This story had a life of its own. At the start, all I knew was that a boy named Paul lived at the bottom of a huge apartment block. He wanted to break free, to go right to the top of the block, and to touch the sky. So off he went. My words were like his footsteps as he climbed. One word then another, one stair then another. I didn’t plan the people he met. I never quite knew what anyone was about to say or to do. I never expected that I’d write about a flying poodle, or about an ex-soldier who has spent much of his life with a bag on his head. I was often as amazed and bemused by the events as Paul was.
I started to realise that the top of the apartment block wasn’t Paul’s final aim. His imagination was bigger than that. He wanted to leave the apartment block and the earth itself, and to climb into the moon. For some reason, he had this theory that the moon is not the moon but is a big hole in the sky. To prove that the theory was true, he needed the help of his parents and his new friends. Fortunately though they all realised that what was going on was really rather peculiar, they pulled together and came to Paul’s help. And so he kept on climbing, heading for the big bright moon, wondering (like me) what he would find there…
It was a lovely book to write. I really came to admire Paul. He’s a brave lad with an inquiring mind and an open heart. He brings out the best in the people he meets. It is a tale about courage and community, about creativity and imagination, and though there are touches of sadness in it, I think it’s a happy and optimistic tale.
I knew from the start that I wanted it to be illustrated, and I was fortunate that the wonderful Polly Dunbar fell in love with Paul and his story. She brought her own vision to the tale, and came up with a stream of brilliant pictures, which help to make the book such a beautiful object.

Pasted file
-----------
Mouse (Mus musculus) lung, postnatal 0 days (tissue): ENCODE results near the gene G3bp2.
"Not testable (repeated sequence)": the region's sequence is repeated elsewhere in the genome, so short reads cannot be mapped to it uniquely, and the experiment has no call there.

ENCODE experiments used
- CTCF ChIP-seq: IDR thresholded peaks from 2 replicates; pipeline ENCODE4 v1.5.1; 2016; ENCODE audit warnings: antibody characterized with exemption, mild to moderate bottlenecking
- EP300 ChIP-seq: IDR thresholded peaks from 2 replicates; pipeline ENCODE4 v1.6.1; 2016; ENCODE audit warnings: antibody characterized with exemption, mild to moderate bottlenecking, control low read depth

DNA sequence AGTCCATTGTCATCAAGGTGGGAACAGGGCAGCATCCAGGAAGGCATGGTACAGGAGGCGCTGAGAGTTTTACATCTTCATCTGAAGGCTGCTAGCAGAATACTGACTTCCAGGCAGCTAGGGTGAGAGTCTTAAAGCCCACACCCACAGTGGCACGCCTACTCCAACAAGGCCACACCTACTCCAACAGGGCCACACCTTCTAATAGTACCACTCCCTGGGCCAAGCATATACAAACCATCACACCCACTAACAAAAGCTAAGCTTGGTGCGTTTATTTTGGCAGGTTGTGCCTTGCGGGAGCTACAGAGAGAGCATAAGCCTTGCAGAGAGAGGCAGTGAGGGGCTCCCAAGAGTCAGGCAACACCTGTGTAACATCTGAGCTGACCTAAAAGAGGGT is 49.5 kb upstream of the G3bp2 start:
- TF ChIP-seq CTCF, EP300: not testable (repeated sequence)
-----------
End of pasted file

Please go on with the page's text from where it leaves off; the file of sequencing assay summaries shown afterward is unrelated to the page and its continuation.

I was delighted when the people at Theatre Alibi asked if I’d allow them to adapt the book for the stage. I jumped at the chance and I’m so glad that I did. Daniel Jamieson’s adaptation is brilliant. The show is beautiful, funny, strange and very moving. It’s such a joy to see my story recreated like this. But that’s the way with stories. In books, with their neat lines of print and their perfectly bound pages, a story looks like it couldn’t be any other way. But that’s an illusion. A reader comes along, and the story and it characters jump into the reader’s imagination and are recreated there. And when the story is put on stage, it is recreated yet again, with actors, puppets, music, jokes, lights, movement, stage design. We all sit down together in a shared space, and there it is, unfolding before us, the story about a boy called Paul, who has the strange belief that he can climb into the moon.